The first thing I thought of were the images of the Spanish "Maja", a woman of Spain attired in flamenco dress with a black fan, often a sultry image, powerful and seductive. There are several dances with fans from Spain, as well as fan dances in Japanese culture. The fan seems to be a method of expression and a bold image-- it can draw attention to something or hide it and make one wonder. That the lady throws the fan away and challenges the men seems to bring up the dancing Maja as well (to my overheated mind). There is also a possibility of a Carmen connection-- the opera where Carmen the seductress (with and without fan) challenges the men openly into battle with each other-- in Terrapin, the soldier is too wise to fight the sailor over the lady with the fan.
Phew! Sorry to be long-winded. Awesome work again, wonder if any of this is useful!
Sam Lopez
Chicagoland, IL

"Let my inspiration flow" and "Inspiration, move me brightly"

Hunter invokes the muse with a prayer-like supplication in the manner of the Greek poets: He comments on this in Steve Silberman's interview, "Standing in the Soul."

Some examples:

"Inspiration" is from the Latin for "breathing in." The entry for "Inspiration" in The Princeton Encyclopedia of Poetry and Poetics states that

"At least as early as Homer, inspiration holds a central place in Greek poetics, both as invocation to the gods, or, more often, the Muses for the gift of memorable speech, and also as claim that when the god does take possession, the poet enters a state of transcendant ecstasy or frenzy, a 'poetic madness' or furor poeticus. Throughout most of archaic Greek thought, the creation of art is associated with ritual, religion, and substance-induced ecstasis."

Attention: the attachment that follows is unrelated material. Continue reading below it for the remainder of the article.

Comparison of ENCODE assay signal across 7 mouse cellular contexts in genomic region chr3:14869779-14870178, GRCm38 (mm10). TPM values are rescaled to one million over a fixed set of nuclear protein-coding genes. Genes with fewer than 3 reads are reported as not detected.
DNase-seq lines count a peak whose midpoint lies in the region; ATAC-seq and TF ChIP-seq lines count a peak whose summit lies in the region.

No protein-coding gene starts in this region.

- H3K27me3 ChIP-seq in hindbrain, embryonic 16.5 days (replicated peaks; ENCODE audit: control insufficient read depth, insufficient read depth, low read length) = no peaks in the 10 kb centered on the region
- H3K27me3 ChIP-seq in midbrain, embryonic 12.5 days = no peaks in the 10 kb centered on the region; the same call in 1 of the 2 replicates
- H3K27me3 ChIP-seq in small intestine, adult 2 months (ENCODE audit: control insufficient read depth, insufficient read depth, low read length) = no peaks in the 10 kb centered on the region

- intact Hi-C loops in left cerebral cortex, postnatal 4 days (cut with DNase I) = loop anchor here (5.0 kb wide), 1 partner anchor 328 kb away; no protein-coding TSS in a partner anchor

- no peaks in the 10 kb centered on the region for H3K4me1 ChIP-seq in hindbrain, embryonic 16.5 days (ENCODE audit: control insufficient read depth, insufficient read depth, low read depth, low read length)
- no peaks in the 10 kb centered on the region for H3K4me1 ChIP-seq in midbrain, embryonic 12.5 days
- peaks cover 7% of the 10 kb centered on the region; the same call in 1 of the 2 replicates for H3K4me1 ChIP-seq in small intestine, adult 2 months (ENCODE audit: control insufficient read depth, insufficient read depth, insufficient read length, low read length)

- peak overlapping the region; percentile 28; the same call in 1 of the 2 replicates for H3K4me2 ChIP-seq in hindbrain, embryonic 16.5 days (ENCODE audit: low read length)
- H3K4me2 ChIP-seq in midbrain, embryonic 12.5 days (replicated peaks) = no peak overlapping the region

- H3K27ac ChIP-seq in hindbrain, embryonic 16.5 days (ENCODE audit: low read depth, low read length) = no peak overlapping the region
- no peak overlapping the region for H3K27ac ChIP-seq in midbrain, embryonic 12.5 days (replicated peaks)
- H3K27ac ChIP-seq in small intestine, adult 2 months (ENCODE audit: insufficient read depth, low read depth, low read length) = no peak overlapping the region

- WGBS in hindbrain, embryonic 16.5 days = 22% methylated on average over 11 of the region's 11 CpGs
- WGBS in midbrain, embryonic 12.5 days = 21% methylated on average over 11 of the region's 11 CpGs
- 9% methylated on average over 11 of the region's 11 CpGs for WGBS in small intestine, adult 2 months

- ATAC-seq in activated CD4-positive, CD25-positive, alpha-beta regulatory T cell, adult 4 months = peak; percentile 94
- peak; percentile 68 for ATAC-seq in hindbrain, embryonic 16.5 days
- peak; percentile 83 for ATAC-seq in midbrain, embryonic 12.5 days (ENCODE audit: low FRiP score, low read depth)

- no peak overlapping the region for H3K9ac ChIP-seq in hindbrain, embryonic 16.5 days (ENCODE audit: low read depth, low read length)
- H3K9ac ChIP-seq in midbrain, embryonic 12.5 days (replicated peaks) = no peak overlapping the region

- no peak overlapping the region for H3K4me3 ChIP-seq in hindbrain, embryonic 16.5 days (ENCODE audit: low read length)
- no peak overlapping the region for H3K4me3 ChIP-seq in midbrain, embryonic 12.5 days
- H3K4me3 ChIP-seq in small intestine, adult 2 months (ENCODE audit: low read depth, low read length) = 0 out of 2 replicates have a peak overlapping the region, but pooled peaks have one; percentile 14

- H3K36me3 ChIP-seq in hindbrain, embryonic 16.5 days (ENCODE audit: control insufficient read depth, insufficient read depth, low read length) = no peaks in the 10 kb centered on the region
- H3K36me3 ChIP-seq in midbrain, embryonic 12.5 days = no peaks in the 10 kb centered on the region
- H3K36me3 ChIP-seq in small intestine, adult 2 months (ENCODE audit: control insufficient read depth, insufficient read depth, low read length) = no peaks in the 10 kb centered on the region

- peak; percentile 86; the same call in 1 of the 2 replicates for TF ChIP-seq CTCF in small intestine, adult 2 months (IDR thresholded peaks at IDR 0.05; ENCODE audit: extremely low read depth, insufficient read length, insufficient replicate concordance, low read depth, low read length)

This note from a reader:

Subject: Terrapin Annotation
Date: Thu, 01 May 1997 12:39:03 -0700
From: Tony Kullen


A little addition to the "Let my inspiration flow" lines of Terrapin. Vergil's Aeneid borrows from Homer, and begins in the same fashion ("I sing of arms and a man"), but moves on to a four line invocation of the Muse. The footnote for these lines in Clyde Pharr's edition of Vergil's Aeneid shows the importance for classical poets to seek Inspiration (the muse), when it states:

"It is the custom of epic poets to invoke the muse for inspiration and to assign to some such divine source the gift of being able to compose their poems." (p.16)

while the firelight's aglow

Compare Hunter's lines in "Lay of the Ring" from his "Eagle Mall Suite":
"Josephus lately of the mountain wild,
Seated before a desert fire,
Led the men to silence
While the fire told its tales..."